Our last morning was spent packing up and saying our goodbyes in the lobby. It’d be fair to say we were all pretty much just fantasizing about our couches and takeout by this point. It was a fun, exhausting, memory filled trip that could’ve only happened when you get this group together. Like I said, we made it count. Most importantly of all though, is that our self-professed, full blown Formula 1 maniac of a friend, Duncan, had the absolute time of his life, celebrating life.

Bonus: Michael surprised us all with a fun video he cut together on his flight back home, what a guy huh?





Finally got around to editing some footage from Fourth of July weekend two years ago. My turnaround time for these has really fallen off a cliff, but better late than never. We hiked, barbecued, boated, bowled and found ourselves entertaining a bar full of strangers at karaoke. With twenty of us on a boat and plenty of drinks in hand, it’s a miracle nobody fell overboard. Happy Fourth everyone.

Kelsie turned 30. Normally a group of us would be descending upon a new city and taking it by storm to celebrate. But then a global pandemic hit.

We’ve always gone all-out to celebrate our 30th birthdays and Kelsie’s the last one to join the club. She deserves a special 30th, pandemic or not. So we put our heads together on how to do that, and this is what we came up with. Judging by reports that she was a sobbing mess when she saw it, I’d say mission accomplished. Happy 30 Kelsie, we love you.

Jason and Cat got married, and boy did they knock it out of the park. Their vows were funny and moving. The speeches were heartfelt and well delivered. The food was rich, the drinks kept flowing, and the dancing never stopped. There may’ve been actual flames coming off the soles of my shoes.

It was sincerely a beautiful day, and I’m thankful and lucky to have been part of it. I walked away from their day excited for their new chapter, and reminded and inspired to make good on my own vows.

I also walked away a little hungover the next day! Yes, I broke my no-hangover New Year’s resolution, but my Dad put it well when he said, “If there’s ever a time to be hungover, it’s the day after a friend’s wedding.”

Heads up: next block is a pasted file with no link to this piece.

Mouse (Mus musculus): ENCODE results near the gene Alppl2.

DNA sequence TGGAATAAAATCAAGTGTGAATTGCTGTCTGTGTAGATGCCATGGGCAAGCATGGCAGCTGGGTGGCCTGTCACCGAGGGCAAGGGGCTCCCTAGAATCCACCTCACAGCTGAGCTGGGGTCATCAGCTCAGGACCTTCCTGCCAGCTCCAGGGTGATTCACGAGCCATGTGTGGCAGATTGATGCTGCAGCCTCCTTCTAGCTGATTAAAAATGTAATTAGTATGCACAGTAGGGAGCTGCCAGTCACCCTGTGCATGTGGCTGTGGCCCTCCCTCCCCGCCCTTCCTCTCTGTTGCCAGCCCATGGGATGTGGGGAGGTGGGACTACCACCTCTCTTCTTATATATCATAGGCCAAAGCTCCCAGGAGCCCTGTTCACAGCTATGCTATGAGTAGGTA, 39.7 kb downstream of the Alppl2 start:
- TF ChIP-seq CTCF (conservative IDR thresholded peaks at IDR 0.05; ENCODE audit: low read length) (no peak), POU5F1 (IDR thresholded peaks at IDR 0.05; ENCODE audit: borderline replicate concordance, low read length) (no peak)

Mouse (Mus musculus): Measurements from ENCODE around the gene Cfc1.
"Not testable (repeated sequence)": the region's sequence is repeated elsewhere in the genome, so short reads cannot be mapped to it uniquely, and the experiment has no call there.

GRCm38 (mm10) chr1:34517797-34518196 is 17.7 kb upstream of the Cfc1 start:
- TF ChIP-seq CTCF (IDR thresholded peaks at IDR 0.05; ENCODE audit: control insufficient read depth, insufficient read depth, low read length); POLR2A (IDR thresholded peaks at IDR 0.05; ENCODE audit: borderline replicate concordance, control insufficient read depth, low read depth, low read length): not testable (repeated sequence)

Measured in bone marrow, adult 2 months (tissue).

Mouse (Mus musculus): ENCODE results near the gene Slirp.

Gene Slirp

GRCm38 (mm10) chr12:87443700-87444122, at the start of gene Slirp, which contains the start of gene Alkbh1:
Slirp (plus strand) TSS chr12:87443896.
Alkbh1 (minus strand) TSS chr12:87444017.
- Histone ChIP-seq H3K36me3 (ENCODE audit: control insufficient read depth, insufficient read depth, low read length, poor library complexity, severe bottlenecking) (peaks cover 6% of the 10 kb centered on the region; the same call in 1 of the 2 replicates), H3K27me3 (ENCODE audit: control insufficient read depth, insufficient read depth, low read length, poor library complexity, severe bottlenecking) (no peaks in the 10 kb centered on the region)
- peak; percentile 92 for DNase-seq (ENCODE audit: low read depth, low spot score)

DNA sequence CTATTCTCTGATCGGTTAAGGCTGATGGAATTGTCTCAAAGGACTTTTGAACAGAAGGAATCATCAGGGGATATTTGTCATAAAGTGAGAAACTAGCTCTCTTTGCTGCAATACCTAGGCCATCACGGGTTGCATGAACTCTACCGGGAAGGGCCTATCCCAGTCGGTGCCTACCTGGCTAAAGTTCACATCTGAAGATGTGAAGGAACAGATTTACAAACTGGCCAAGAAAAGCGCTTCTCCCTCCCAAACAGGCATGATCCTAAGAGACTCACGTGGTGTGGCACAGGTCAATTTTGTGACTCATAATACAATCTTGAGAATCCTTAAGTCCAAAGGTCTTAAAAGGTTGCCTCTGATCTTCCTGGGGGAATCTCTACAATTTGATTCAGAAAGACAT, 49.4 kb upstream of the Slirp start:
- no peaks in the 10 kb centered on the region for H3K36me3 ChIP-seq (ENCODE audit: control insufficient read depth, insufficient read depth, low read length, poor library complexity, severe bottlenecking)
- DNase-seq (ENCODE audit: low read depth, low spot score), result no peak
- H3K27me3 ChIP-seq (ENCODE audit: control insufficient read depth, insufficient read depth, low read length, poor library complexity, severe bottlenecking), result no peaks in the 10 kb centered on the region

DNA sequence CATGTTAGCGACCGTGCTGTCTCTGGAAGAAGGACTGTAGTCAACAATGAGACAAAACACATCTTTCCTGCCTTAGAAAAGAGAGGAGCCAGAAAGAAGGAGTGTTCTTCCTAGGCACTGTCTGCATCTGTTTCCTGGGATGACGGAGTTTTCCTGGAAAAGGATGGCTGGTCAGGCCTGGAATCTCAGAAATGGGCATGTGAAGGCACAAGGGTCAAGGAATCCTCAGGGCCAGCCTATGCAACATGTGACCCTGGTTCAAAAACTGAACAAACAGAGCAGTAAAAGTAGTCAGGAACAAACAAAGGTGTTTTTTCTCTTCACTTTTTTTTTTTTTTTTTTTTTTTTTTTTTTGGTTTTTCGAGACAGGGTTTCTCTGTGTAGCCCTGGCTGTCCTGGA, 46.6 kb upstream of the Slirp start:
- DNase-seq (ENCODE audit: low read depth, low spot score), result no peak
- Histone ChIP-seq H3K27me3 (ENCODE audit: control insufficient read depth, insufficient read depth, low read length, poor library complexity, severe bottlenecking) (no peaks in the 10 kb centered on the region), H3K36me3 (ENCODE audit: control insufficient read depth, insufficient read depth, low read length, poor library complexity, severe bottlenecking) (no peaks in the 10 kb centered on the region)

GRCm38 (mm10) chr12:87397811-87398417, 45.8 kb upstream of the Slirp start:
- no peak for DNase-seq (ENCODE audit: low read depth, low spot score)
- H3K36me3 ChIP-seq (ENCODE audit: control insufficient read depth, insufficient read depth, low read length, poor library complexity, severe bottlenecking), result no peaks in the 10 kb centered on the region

Congratulations Jason and Cat. You deserve it all, and you got it all.

In the spring over the span of nearly two weeks, I ventured through Bangkok, Maldives, and Hong Kong with my wife Alexis, and our friends Drew, Kelsie, Tyler, Kara, Andrew, and Kirsten.

Our adventure started in Bangkok and our time there was short. We toured temples, experienced traditions, and after all these years, had Thai food in Thailand. We were lucky enough to witness the Thai New Year too. A celebration where the people flood the streets, literally and figuratively, and drench each other with water from head to toe for three straight days. You’d think dumping a bucket of water on a complete stranger in the street might be a little risky, but there wasn’t a person young or old who wasn’t laughing. We got soaked. Kara has family in Thailand, and they were kind enough to invite us all to their home. We ate new foods, sang karaoke and visited a temple in their community. We had a blast, and in all my travels it stands as one of the more truly authentic experiences I’ve had yet.

Most of our trip was spent in the Maldives on a tiny island in the Indian Ocean. Our days were spent both swimming and drinking like fish. We lounged, laughed, and lounged some more. We chartered a boat and jetted across the water searching for whale sharks and mantas. Diving off in a moments notice to catch a glimpse. We were like a poorly trained, clumsy group of Navy Seals. We swam ashore a deserted island and brought our vodka along. We found a turtle who didn’t seem to mind company. And by our last day it was hard to confidently say what day or time it was anymore. To go out with a bang, a looming storm forced us to meet our seaplane a ways away from our island on a floating dock no bigger than a modest area rug.

Our time In Hong Kong was short, but we marveled at the countless skyscrapers in every peak and valley of the lush and rugged land. A skyline that seemed impossible to have been built. We visited shrines and practiced traditions. Easter was celebrated sipping cocktails in the worlds highest bar and we wandered the city streets with little direction, but still found drinks, dumplings, and a tiki bar along the way.

It was a whirlwind two weeks of adventure, and just might’ve been too much if we hadn’t spent most of it floating mindlessly in the bluest waters I’d ever seen.

We’d already come halfway across the country for a family trip, and figured we may as well just keep on going. We knew we’d be heading to New York City to see Alexis’ brother Tony and Olivia, and of course our unofficial godson Gnarly. We wanted to see somewhere new first though. Alexis had never been to Philadelphia. It’d been a long time for me, and our friends Drew and Kelsie said they were in, so that settled it. It was a trip of exploration, late nights, loud music and drained glasses. I was run ragged by the end of it, but it’s always worth it. Tough to beat the company.

One day my friend Drew told me he wanted to move into a new place with his girlfriend Kelsie. They really hadn’t been dating very long at all, and the new place was a pricey two year lease. There was never a thing not to like about Kelsie, but I still owed it to one of my best friends to warn him he might be rushing into something here. He agreed he was rushing in, but rushing into the right thing, so why wait. I remember thinking it to be pretty bold.

Turns out, they just signed a lifetime lease, and tied the knot. They married near Palm Springs on April Fools, because well, it’s Drew and Kelsie we’re talking about here. It was a beautiful Saturday.

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Drew E. Cohen, the leader of the pack, had a bachelor party and it was one for the books. Twelve of us shared a cabin in North Lake Tahoe. There was poker, a hot tub, alcohol, billiards, a personal chef, monster trucks, karaoke, and eight feet of snow. As alcohol often does, it led to some heart felt speeches and even some tears. Though, none of mine of course.